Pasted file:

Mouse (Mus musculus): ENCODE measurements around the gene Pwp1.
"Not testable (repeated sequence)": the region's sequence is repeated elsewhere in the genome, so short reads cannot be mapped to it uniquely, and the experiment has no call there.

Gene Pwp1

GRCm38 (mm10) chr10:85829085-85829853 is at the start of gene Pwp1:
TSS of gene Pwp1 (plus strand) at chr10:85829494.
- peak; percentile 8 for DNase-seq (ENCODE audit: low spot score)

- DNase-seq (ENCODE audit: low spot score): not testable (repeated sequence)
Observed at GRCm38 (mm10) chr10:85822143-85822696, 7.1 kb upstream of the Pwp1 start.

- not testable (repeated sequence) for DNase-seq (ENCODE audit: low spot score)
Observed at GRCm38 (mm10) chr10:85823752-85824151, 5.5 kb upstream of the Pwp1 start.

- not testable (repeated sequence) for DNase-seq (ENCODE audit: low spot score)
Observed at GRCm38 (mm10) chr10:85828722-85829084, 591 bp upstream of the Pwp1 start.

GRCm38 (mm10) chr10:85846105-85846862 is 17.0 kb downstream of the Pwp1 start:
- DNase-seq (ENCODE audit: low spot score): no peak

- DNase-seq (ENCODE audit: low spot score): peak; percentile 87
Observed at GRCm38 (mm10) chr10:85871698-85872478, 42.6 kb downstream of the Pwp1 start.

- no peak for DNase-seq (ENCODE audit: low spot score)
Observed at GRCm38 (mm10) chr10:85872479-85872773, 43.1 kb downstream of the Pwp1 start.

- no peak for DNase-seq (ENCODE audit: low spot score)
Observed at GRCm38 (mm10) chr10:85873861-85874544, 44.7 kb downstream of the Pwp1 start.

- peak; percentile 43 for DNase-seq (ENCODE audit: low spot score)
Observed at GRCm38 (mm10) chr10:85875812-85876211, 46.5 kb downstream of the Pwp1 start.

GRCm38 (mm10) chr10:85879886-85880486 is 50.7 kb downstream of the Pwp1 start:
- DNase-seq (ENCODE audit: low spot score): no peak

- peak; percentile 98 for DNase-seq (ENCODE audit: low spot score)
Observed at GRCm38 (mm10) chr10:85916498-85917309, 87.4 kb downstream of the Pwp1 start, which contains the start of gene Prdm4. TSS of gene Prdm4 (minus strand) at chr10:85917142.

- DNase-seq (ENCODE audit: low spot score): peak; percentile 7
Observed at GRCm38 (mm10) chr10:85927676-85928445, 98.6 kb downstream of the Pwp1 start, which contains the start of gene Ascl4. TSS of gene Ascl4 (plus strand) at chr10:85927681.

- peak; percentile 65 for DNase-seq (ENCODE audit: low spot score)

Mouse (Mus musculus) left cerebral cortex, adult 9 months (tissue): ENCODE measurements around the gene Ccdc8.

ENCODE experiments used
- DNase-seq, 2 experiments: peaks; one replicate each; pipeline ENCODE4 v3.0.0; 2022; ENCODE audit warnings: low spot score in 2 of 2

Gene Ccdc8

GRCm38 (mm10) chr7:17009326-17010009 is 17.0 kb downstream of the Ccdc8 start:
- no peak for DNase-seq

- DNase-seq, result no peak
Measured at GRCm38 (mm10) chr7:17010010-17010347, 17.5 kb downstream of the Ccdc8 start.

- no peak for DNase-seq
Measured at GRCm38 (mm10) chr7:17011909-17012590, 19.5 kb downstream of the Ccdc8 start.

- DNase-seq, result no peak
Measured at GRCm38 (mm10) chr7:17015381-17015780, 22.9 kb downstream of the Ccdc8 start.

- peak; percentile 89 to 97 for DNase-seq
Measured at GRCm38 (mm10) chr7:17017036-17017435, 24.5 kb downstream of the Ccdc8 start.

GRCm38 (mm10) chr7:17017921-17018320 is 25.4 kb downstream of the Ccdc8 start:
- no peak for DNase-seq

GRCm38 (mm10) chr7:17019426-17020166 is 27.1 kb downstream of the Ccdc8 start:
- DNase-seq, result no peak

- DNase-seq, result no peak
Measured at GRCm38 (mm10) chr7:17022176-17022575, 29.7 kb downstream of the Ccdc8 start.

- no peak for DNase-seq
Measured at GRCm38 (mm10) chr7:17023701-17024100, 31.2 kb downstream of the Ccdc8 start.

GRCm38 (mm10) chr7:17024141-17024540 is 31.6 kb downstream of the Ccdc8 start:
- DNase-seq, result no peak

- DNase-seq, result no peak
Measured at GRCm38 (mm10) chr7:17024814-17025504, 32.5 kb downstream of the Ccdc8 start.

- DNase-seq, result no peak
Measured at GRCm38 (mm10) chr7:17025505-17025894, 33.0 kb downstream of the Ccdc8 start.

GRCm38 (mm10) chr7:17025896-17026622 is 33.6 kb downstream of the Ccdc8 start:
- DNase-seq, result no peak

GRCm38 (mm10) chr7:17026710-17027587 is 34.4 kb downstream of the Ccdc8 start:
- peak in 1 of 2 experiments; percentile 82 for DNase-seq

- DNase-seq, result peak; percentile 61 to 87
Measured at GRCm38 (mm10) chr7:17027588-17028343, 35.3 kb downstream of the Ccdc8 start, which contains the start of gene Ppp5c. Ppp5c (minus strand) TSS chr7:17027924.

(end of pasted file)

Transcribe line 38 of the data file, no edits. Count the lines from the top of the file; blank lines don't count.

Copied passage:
- no peak for DNase-seq